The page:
Asian alternative investment fund managers and investors sported their best smiles during their annual community jamboree in Hong Kong at the sixth annual Super Return Asia Conference held last week. But beneath the veneer, there lay doubt, trepidation and a question mark regarding the Indian private equity (PE) fund managers who seem to be falling out of favour with the limited partners (LPs) or those with the actual moneybags as they have not necessarily done a good job at keeping them happy.

The event saw about 500-odd participants with all the prominent Indian PE fund managers present – Ajay Relan (CX Partners), JM Trivedi (Actis), Rahul Bhasin (Baring Private Equity), Renuka Ramnath (Multiples Private Equity) and Anil Ahuja (3i Group), to name a few.

A quick pointer that suggested the LPs’ disappointment with Indian PE fund managers was a poll conducted during the opening panel discussion. In response to a poll question on which Asian giant would see the maximum share of funds, China (43%) claimed the top slot, followed by Indonesia (26%) and India (11%).

India has plummeted to the third position with the LPs’ appetite towards the region falling from 18 per cent in 2009 to 14 per cent in 2010 and further plummeting to 11 per cent in 2011. What’s more, India has been beaten by Indonesia which has emerged as the new darling of PE investors. Incidentally, it was not even a part of the poll in the past two years. Given the herd mentality of the LPs, such share of fund managers finding Indonesia attractive only goes to show that it is a good idea to be a PE fund manager in that country.

This overwhelming interest of LPs towards private equity in China was somewhat overpowering and in a sense, overshadowed Indian PE fund managers. "The risk in China is going down. It falls at a different point in the curve," said Michael Byung Ju Kim, Partner, MKB Capital Partners (a buyout private equity specialist in the Asia-Pacific region with $3.7 billion in capital under management), while talking about the risk-return curve for Asian PE markets.

In contrast, the decline in the appetite for Indian fund managers is driven by disappointing performance, team changes, ‘me-too’ funds, expensive entry valuations, investment overlap with other GPs, generational issues and relationship fatigue.

But the key is exits and how Indian fund managers have failed to focus on exits, leave alone delivering good ones. For those fund managers currently on road to raise money, it is but clear that you can’t sell stories anymore, you can only sell exits. “The expectations from Indian fund managers and data do not match up. PE in India has done a shoddy job with realised returns being single digits in percentage,” said Brijesh Jeevarathnam of Commonfund Capital, a global investment management firm with meaningful exposure to private equities.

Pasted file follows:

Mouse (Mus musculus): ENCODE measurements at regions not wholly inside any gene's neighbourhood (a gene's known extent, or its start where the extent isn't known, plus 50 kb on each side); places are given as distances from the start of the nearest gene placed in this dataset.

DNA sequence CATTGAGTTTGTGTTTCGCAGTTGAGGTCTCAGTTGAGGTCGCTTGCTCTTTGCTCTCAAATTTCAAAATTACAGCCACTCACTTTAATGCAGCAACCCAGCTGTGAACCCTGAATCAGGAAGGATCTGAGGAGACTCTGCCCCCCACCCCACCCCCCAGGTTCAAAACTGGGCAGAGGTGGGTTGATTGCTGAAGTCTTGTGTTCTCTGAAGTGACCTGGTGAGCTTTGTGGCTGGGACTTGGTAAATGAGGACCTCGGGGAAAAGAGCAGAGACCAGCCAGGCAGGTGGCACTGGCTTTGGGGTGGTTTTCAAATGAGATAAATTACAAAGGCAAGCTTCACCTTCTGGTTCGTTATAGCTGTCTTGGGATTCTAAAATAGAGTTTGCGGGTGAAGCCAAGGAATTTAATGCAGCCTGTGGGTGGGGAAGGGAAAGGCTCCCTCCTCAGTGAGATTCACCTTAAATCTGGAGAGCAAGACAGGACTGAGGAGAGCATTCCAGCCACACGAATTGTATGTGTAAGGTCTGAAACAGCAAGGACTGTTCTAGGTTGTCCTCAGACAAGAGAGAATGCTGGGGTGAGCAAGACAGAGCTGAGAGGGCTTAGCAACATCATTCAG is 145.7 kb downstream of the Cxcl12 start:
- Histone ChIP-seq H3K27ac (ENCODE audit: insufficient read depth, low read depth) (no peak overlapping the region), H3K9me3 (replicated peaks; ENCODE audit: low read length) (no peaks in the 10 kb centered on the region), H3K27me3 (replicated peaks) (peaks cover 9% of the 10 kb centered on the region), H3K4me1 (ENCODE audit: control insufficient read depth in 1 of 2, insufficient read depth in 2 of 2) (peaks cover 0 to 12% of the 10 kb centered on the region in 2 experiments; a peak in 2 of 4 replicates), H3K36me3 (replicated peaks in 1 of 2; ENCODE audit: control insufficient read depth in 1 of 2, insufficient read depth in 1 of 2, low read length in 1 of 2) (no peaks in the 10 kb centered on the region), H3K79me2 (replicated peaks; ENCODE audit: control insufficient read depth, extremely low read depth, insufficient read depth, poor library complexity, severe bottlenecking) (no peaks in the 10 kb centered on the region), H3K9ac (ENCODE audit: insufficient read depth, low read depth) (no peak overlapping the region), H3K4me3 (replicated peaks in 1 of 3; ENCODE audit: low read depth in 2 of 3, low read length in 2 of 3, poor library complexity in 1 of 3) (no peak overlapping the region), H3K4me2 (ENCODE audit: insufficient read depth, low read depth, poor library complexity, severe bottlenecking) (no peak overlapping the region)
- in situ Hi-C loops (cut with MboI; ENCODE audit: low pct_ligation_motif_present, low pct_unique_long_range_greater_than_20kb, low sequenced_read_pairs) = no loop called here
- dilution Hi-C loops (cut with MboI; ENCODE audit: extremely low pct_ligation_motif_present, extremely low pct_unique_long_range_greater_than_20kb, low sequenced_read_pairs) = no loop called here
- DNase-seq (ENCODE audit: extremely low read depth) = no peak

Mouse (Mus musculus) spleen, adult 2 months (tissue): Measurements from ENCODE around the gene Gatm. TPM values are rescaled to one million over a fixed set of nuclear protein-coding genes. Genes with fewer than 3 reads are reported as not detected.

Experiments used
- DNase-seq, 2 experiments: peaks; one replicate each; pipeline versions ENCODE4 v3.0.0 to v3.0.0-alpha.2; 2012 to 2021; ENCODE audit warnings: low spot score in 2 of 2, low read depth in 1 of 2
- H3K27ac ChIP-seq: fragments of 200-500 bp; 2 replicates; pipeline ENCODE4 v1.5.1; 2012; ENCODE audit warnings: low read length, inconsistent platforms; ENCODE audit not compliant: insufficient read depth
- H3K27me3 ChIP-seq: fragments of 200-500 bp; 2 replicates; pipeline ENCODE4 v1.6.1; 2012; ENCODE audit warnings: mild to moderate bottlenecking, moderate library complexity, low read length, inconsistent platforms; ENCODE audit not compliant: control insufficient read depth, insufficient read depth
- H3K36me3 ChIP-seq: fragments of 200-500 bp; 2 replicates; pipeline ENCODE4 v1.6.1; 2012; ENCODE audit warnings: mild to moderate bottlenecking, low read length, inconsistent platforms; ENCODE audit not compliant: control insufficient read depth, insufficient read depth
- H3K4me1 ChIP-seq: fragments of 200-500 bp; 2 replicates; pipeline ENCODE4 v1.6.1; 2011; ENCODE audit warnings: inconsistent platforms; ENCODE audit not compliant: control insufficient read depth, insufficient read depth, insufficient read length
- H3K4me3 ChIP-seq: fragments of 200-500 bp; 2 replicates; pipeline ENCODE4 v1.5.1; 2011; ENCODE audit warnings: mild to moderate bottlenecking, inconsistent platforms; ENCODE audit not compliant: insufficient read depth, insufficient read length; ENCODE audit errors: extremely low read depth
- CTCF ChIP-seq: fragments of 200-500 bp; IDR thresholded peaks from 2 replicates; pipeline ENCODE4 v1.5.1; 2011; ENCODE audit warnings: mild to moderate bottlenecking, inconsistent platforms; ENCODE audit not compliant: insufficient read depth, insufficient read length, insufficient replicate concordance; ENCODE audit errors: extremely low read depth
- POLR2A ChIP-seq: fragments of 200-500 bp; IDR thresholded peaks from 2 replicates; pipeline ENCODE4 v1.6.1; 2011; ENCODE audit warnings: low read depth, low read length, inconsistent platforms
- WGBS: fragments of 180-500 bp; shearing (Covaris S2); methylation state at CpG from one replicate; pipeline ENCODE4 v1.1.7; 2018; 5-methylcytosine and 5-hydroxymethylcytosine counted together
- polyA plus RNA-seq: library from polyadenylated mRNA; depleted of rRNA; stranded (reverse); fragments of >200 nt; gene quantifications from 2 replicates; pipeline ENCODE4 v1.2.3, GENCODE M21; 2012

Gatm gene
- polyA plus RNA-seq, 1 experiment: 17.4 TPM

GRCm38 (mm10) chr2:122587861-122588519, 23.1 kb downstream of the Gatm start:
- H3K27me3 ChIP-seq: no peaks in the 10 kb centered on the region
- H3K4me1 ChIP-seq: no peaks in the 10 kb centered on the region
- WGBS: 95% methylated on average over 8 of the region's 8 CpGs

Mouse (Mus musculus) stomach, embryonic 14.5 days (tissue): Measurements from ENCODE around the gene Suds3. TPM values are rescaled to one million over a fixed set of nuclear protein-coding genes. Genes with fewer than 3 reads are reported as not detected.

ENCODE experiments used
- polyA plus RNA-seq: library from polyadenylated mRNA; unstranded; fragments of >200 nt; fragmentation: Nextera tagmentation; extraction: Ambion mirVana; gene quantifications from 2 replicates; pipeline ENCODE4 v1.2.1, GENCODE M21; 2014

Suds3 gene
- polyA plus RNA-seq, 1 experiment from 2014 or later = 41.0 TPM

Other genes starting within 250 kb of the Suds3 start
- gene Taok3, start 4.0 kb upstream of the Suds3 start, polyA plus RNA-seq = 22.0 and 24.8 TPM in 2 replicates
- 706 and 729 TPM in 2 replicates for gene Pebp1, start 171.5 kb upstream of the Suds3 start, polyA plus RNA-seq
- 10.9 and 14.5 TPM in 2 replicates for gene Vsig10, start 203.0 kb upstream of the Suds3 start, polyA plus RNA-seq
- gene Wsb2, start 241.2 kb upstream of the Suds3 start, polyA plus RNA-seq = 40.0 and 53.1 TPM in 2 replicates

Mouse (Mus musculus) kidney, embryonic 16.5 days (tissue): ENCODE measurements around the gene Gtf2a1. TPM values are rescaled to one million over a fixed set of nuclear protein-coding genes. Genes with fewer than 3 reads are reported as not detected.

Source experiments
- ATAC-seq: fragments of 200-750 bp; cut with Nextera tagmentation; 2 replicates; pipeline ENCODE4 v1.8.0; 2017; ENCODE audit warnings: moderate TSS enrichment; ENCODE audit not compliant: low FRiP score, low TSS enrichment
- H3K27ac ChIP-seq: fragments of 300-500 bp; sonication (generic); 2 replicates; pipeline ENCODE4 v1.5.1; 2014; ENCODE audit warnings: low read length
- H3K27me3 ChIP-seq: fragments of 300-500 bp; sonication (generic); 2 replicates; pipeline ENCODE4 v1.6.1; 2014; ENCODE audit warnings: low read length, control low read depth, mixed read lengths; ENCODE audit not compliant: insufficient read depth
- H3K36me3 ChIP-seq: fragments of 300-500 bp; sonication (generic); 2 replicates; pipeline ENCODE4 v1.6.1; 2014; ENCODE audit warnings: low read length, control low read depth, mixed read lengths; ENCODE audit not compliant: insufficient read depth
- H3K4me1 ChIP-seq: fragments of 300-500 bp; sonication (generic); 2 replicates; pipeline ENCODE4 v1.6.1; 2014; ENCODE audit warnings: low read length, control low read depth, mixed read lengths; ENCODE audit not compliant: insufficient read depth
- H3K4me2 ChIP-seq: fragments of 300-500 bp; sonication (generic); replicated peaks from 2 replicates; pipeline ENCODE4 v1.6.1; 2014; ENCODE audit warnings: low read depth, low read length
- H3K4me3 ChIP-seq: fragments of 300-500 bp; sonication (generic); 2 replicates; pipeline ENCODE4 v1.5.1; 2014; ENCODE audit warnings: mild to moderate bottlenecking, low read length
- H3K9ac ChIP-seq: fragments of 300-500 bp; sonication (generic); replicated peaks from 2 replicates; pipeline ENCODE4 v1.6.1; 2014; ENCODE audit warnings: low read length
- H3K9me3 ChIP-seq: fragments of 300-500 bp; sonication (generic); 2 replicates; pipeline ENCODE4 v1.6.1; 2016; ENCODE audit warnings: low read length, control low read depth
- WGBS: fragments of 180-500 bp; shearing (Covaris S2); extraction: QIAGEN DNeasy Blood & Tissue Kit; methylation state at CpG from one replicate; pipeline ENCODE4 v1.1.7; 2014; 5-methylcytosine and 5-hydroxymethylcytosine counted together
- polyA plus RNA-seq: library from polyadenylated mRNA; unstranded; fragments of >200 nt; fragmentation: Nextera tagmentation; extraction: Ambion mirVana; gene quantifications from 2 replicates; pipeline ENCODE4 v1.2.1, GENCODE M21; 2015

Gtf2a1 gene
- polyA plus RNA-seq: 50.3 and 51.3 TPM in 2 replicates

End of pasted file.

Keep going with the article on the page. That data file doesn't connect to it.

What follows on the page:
There is a general view that there is too much capital and there needs to be consolidation in the industry. With fundraising now proving to be extremely challenging for Indian fund managers, it is expected that a lot of funds will shut shops. "Industry will be cleansed by 2013," said Anil Ahuja, MD of the 3i Group.

Some GPs who have raised monies in the past and not hitting the fundraising front soon voiced their opinions regarding the LPs and said that the LPs were to be equally blamed if there’s so much capital now and that they "backed anyone and everyone as they did not want to miss on India."

However, LPs have now realised that India is not a beta play and that one needs to cherry-pick the fund managers. This means that money will still follow fund managers with proven track records and differentiated strategies. In terms of outlook, the overriding sentiment was that of cautious optimism and most aptly so, for Indian PE fund managers. "People are trying to be disciplined about entry points. Reporting standards are also improving," said Saguna Malhotra, managing director (Private Equity) of Stanford Management.

At a broader level, fundraising levels are set to increase for Asian private equity. "Our allocation to private equity has increased 500 per cent over the last 15 years. And there is more room to grow by 20-30 per cent in the next five years," said John E. Schumacher, chairman of New York Life Capital Partners.

In fact, a response to a quick poll had shown when the Asian PE market would possibly overtake the US PE markets. More than 40 per cent believed that such change would occur within the next 10-20 years and this was consistent with last year’s poll results where around 43 per cent of the participants believed the same.

Thus, the industry is hopeful that private equity will remain an attractive asset class for investors. That this sector has the ability to come through the crisis of the past few years and still continues to outperform the public markets should attract new capital and increased allocations.

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